If God is God at all, then He must be a big God. I mean, if God isn’t bigger than us, and His wisdom and knowledge and power aren’t greater than ours – then He just isn’t God at all. Forget following Him. What is the point?

YET, if you look around at most people, isn’t it true that we generally (even so-called Christians) function as if God is not bigger than us. Even people who claim to be Christians, and certainly those who do not, live our lives as if people are bigger than God. So, we will trust God to lead us just as long as He doesn’t ask us to do something that clearly doesn’t make sense from a human perspective – like quit our job, decrease our standard of living, break up with a boyfriend or girlfriend, move, or whatever. We will gladly submit to His will as long as His will is in alignment with our own. Functionally, God is not bigger than us, but rather much smaller. Functionally, we are in control, not God. One could even say, functionally, we are god and He is not.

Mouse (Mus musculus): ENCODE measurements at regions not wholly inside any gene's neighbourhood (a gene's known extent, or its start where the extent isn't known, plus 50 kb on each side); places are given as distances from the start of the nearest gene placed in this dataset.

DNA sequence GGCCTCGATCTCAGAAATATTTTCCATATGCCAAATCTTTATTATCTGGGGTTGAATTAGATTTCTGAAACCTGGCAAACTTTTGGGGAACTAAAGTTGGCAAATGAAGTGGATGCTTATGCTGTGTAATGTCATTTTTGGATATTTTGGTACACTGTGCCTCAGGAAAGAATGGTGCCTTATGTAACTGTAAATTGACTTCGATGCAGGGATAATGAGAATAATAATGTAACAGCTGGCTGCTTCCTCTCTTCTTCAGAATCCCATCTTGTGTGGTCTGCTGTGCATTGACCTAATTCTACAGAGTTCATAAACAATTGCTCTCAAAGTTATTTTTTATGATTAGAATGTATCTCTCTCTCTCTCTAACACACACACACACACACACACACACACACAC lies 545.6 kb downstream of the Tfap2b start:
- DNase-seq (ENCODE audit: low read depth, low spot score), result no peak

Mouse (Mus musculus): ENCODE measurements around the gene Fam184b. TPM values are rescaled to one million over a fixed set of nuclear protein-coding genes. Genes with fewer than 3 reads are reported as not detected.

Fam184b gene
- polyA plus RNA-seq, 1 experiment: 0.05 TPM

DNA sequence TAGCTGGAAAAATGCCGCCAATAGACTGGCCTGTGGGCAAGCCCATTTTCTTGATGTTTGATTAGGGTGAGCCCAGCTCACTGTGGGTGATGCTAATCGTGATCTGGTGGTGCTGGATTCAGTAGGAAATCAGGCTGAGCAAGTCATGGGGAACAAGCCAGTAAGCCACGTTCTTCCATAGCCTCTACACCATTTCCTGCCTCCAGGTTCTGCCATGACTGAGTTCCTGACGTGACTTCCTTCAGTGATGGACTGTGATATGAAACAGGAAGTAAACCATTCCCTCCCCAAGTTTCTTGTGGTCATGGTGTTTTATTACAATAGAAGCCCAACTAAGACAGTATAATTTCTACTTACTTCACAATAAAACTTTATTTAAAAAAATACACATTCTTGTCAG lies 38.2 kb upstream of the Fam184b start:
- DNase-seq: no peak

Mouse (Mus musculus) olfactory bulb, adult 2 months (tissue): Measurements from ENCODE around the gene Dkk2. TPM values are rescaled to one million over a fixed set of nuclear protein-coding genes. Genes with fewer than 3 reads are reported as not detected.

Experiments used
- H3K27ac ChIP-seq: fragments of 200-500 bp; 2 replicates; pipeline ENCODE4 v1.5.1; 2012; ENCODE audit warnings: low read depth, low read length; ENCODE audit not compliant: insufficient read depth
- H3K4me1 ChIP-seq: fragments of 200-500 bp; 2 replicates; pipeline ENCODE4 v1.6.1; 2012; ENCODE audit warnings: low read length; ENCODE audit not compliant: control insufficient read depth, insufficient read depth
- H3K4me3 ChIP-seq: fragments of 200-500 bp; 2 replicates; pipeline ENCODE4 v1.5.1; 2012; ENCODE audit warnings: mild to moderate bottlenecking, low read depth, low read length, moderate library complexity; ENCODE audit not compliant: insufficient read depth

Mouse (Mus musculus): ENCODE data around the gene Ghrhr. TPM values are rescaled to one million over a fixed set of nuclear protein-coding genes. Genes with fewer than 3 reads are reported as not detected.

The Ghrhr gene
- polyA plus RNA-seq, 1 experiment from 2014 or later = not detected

One of the best illustrations of this in the Bible is in the story of the spies sent into Canaan in Numbers 13-14. Twelve spies were sent out to check out the land. Two (Joshua and Caleb) came back and said, “The land is amazing and we can take the people with God’s help.” Ten came back and said, “Yes the land is amazing, but those people are BIG. There is no way we can take them. Let’s go back to Egypt.” What???!!! Back to Egypt?? We are so used to slavery and life without God that sometimes it is easier to go back to slavery than to live in freedom.

Yet all twelve of the spies had seen all the plagues that God sent in Egypt. All twelve of the spies had walked through the Red Sea on dry land and then seen the Egyptian army drown in the same waters right behind them.

What makes people who have seen God’s power demonstrated over and over doubt His power again and again?

What makes Joshua and Caleb’s faith stronger than everyone else’s?

Read Joshua 14:6-15. At this point, Joshua and Caleb are in the promised land. They are the only two of the twelve who were allowed to enter it. Twice in this passage Caleb is described as one who “wholly followed the Lord.” What does it mean to “wholly follow the Lord?”

What would be different if you wholly followed the Lord?

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